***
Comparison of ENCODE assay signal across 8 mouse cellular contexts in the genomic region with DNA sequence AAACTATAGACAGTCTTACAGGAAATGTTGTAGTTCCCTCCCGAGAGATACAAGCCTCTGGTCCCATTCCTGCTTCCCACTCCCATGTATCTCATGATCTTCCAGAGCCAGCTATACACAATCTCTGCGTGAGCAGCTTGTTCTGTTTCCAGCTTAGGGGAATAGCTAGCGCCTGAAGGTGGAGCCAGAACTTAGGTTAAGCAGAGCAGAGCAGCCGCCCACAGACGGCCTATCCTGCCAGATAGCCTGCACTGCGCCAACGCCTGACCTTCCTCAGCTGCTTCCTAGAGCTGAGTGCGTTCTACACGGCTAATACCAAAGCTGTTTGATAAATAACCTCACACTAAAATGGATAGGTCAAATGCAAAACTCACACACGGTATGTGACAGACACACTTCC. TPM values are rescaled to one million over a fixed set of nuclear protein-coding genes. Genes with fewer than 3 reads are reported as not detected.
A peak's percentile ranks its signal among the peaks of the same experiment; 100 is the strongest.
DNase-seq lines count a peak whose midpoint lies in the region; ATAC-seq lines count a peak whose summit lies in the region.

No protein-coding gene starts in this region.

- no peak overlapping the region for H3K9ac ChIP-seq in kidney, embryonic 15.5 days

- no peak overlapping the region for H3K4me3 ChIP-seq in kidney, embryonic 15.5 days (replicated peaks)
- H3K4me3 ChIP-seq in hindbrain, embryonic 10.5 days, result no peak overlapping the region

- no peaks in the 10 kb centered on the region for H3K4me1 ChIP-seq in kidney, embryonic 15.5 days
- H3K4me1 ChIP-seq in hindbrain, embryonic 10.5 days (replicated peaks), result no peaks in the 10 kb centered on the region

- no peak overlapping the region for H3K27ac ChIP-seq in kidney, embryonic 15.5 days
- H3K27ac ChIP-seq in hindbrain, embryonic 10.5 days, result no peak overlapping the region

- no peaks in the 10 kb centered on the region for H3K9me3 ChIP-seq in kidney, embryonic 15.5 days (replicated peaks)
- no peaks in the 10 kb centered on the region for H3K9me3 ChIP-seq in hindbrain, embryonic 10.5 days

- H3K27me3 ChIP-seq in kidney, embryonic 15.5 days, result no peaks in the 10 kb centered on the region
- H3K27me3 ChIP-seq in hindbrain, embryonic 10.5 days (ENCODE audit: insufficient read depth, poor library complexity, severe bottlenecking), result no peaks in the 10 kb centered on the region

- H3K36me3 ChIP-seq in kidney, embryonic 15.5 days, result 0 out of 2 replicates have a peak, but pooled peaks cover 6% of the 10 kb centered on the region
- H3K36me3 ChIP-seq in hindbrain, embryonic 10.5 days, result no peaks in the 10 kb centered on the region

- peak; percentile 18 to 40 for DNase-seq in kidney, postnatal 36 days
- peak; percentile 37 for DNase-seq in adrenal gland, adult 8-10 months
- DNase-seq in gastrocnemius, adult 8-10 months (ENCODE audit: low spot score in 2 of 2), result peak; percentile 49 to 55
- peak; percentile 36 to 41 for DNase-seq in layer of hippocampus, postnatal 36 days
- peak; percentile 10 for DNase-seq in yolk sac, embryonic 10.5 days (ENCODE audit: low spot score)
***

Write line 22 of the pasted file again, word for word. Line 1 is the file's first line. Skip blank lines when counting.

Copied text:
- peak; percentile 10 for DNase-seq in yolk sac, embryonic 10.5 days (ENCODE audit: low spot score)